If you have something in your life right now that you just can’t seem to figure out, or something that no matter how hard you keep trying, it doesn’t seem to be working, consider that maybe what’s needed is to let Him do it.  Perhaps turning it over to God is what is missing.  In fact, you may find that once you release something over to God, your work starts to become strangely effortless and fruitful at the same time. 

 

This is especially important as a father.  We all know that we can only love, guide, and correct our children…we can’t make their decisions for them.  But we can also pray for them, turning over their care to the Father that never lets them down.

 

 

 

REFLECT:

 

  1. Why did the disciples around Jesus try to silence Bartimaeus?  Why did Bartimaeus resist them?

 

  1. How can we instill this sense of holy persistence in our own children?

 

  1. What are some common “cloaks” that can hold us back from answering the Lord’s summons?

 

  1. How do we teach our children how to balance, or integrate, the virtue of persistence and the need for our own action and cooperation with God with the ability to turn akll things over to Him?

 

 

FURTHER STUDY: Catechism and Ignatius Bible Study Notes

 

Catechism:

 

2616 Prayer to Jesus is answered by him already during his ministry, through signs that anticipate the power of his death and Resurrection: Jesus hears the prayer of faith, expressed in words (the leper, Jairus, the Canaanite woman, the good thief) or in silence (the bearers of the paralytic, the woman with a hemorrhage who touches his clothes, the tears and ointment of the sinful woman).85The urgent request of the blind men, “Have mercy on us, Son of David” or “Jesus, Son of David, have mercy on me!” has been renewed in the traditional prayer to Jesus known as the Jesus Prayer: “Lord Jesus Christ, Son of God, have mercy on me, a sinner!” Healing infirmities or forgiving sins, Jesus always responds to a prayer offered in faith: “Your faith has made you well; go in peace.” (548; 2667)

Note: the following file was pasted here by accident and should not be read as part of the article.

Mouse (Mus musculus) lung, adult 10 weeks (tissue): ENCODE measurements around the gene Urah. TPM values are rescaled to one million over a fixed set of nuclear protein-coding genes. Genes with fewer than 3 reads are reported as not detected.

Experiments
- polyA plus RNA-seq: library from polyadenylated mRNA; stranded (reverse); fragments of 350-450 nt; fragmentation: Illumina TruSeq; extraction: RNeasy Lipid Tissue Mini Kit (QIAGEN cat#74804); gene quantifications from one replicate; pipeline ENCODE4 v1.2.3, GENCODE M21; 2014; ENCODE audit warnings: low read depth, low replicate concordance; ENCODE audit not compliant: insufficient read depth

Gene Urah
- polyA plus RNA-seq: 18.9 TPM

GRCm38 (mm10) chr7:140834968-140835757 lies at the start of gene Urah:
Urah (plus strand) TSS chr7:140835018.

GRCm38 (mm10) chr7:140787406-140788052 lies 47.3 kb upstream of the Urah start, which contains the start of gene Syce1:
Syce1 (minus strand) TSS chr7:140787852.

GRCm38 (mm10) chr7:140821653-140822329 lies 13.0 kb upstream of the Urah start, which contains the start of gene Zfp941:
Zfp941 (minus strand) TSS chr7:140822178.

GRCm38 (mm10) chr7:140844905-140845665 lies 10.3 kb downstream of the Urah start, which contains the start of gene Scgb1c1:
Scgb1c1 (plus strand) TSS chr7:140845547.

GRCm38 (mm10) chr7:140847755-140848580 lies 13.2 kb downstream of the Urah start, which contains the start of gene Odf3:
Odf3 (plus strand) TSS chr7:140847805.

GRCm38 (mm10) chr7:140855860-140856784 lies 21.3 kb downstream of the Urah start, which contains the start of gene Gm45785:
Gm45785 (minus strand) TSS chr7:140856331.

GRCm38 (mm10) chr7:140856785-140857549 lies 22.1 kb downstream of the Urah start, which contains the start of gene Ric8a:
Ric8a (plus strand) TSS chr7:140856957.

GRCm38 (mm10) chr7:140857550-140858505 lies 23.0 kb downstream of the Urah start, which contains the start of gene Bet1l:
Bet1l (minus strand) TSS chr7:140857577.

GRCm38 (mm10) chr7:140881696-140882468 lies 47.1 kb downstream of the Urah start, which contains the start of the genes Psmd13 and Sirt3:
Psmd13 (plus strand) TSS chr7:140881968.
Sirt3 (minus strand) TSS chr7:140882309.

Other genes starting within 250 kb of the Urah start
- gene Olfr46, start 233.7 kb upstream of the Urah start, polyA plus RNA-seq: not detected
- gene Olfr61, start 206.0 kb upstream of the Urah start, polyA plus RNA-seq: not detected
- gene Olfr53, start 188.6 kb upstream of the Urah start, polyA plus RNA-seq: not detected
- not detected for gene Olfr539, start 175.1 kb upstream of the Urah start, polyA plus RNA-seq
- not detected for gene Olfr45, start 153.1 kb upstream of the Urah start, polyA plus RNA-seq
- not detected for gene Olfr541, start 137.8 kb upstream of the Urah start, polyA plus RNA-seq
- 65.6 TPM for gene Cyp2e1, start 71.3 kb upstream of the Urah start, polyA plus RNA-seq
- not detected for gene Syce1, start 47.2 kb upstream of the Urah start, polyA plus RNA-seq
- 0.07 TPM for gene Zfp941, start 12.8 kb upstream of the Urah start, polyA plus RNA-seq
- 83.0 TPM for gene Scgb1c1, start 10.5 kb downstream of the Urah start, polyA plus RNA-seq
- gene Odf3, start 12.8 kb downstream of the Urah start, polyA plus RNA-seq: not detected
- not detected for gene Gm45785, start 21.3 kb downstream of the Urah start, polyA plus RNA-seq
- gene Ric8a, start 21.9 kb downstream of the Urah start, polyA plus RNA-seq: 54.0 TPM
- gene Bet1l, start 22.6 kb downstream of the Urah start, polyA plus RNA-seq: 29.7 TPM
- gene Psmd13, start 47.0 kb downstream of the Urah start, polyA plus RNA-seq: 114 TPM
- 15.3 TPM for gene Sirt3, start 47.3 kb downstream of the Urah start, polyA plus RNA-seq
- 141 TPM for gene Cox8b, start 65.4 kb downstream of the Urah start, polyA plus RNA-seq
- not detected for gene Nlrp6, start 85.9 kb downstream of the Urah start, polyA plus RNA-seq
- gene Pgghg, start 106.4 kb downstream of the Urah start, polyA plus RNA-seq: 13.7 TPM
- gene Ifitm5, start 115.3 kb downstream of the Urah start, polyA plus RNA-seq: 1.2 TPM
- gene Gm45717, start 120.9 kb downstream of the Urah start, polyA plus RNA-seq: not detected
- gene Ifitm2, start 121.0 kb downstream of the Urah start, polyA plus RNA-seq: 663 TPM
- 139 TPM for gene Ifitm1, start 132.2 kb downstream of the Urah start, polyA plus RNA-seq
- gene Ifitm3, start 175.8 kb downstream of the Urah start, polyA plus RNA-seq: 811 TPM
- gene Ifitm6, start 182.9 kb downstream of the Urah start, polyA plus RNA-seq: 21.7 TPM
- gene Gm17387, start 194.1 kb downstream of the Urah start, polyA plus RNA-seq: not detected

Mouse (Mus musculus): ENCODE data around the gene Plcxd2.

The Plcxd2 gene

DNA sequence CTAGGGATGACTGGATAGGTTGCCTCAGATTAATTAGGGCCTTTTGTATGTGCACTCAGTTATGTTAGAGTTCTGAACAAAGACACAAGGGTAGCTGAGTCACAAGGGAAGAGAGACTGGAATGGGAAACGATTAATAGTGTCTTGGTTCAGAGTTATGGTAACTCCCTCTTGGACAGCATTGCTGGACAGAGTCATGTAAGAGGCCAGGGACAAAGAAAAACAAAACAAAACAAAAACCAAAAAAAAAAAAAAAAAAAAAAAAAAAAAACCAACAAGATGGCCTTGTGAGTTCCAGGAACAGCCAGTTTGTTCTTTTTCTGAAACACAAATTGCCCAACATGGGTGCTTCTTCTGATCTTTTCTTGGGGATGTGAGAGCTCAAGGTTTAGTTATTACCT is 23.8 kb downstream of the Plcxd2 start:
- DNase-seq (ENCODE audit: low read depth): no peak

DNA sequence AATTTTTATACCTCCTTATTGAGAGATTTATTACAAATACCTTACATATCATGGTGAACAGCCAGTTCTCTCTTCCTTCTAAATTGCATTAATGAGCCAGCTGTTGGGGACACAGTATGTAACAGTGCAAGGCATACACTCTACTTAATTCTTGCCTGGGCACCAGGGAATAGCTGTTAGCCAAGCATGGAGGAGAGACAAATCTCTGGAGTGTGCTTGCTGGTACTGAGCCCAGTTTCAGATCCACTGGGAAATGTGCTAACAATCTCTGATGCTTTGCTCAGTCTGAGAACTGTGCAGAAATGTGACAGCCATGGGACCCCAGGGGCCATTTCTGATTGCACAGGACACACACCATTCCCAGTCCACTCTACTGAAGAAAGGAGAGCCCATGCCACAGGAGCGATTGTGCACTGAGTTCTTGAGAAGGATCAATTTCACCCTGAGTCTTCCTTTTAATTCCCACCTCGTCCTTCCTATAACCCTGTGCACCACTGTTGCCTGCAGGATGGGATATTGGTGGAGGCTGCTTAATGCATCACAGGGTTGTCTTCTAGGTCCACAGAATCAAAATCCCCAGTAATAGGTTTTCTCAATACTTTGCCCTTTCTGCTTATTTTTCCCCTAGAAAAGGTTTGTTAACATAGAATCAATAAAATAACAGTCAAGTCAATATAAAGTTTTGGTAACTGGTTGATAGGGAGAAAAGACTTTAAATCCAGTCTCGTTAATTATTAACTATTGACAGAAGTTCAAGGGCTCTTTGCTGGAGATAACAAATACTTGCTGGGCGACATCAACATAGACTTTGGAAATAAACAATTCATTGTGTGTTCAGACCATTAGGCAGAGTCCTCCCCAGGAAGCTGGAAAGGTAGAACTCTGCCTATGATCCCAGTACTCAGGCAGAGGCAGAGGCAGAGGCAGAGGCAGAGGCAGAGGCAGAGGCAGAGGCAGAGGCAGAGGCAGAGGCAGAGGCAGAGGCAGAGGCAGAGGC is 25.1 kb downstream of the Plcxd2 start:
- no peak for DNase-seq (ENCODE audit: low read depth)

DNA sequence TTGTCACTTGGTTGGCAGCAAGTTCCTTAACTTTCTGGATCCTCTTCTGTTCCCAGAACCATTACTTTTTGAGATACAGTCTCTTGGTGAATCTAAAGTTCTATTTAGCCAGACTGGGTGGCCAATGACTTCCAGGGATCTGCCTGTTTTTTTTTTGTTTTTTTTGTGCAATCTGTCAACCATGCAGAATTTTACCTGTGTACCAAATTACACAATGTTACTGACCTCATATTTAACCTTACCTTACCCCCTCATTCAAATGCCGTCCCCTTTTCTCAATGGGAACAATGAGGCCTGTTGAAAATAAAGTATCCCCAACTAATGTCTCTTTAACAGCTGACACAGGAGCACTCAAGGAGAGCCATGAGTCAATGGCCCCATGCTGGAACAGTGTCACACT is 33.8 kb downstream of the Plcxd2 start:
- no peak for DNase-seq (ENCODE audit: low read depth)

St. Augustine wonderfully summarizes the three dimensions of Jesus’ prayer: “He prays for us as our priest, prays in us as our Head, and is prayed to by us as our God. Therefore let us acknowledge our voice in him and his in us.”

 

 

Ignatius Bible Study notes:

 

10:46 Jericho:Six miles north of the Dead Sea in the Jordan Valley. Jesus’ brief stay in the city was spent with Zacchaeus (Lk 19:1–10).

10:47 Son of David:Refers to the Messiah, who was expected to be a descendant of King David and the rightful heir to his throne (Is 9:7; Ezek 34:23–24). Many hoped he would possess the power to heal sickness and exorcize demons (Mt 15:22), much like the original son of David, King Solomon (Wis 7:20). Here the confession of Bartimaeus is ironic: this blind man sees Jesus’ messianic identity more clearly than most people in Mark’s Gospel. ‚óŹ Allegorically(St. Bede, In Marcum): Bartimaeus signifies the Gentile nations saved by Christ. Jesus bids them to rise up from their spiritual blindness, throw aside the mantle of their sinful habits, and follow him down the road to glory. 

The Cougar Dads Club is open to all HSP men!  

The Dads Club offers HSP Dads an opportunity to interact and contribute through:

  • Periodic social activities - School kickoff social, Braves night, Pig Roast, and more!
  • Faith formation through bi-weekly Scripture reflections on the Sunday mass readings - our "Dads Cougar Convers(at)ions" (Friday mornings from 7:30-8 in the Vickery office at the Lower School Intermediate Bldg - main floor)
  • Cougar Dads service day at HSP

Our biweekly newsletter - the Cougar Dad Cave - is designed to keep Dads appraised of Dads Club and Dad-oriented HSP activities, as well as provide ongoing faith formation through Scripture, the Church, and other media relevant for fathers.

Email Jason Neff, Cougar Dads Club leader at jneff01@gmail.com for more information.